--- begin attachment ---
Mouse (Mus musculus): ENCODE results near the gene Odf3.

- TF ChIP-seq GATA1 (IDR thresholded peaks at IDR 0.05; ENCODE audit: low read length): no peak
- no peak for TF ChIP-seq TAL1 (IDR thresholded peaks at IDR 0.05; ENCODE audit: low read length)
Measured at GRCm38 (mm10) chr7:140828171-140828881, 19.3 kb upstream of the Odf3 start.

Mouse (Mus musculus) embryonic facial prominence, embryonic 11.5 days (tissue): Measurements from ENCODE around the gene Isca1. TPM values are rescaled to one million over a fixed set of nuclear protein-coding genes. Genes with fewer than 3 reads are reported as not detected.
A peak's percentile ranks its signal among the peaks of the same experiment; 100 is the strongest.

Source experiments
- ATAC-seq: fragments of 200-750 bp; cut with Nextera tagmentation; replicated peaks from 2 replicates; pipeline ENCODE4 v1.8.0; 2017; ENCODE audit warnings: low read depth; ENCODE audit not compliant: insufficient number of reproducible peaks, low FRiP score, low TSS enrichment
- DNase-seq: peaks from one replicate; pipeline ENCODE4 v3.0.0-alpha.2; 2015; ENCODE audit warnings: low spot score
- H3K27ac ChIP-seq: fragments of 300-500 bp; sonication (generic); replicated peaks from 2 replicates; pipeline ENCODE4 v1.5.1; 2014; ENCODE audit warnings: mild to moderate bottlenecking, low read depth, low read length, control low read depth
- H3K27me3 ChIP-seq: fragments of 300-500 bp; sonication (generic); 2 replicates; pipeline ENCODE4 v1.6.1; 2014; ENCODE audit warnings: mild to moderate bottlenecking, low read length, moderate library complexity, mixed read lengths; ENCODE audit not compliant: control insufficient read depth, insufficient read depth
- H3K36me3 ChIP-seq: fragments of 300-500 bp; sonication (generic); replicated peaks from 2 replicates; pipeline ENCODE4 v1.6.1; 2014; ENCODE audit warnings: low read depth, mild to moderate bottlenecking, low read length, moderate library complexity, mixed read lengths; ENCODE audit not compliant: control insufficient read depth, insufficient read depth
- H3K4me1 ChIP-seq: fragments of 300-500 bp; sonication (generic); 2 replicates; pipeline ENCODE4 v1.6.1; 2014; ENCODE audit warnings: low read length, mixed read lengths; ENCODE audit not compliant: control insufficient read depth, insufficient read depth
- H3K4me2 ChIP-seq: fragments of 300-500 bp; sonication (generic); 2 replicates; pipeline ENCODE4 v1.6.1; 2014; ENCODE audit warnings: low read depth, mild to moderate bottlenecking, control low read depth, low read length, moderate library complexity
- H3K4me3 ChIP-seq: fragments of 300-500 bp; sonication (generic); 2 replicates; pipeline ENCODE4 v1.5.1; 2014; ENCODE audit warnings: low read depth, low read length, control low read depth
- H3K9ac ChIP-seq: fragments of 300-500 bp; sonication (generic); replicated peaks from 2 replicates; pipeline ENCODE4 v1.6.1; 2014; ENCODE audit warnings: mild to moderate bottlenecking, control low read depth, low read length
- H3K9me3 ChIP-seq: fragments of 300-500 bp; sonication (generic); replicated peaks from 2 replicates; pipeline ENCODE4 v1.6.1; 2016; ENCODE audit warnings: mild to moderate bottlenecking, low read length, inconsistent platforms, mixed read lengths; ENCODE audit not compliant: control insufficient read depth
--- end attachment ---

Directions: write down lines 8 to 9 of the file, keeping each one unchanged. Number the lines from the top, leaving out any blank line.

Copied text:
- ATAC-seq: fragments of 200-750 bp; cut with Nextera tagmentation; replicated peaks from 2 replicates; pipeline ENCODE4 v1.8.0; 2017; ENCODE audit warnings: low read depth; ENCODE audit not compliant: insufficient number of reproducible peaks, low FRiP score, low TSS enrichment
- DNase-seq: peaks from one replicate; pipeline ENCODE4 v3.0.0-alpha.2; 2015; ENCODE audit warnings: low spot score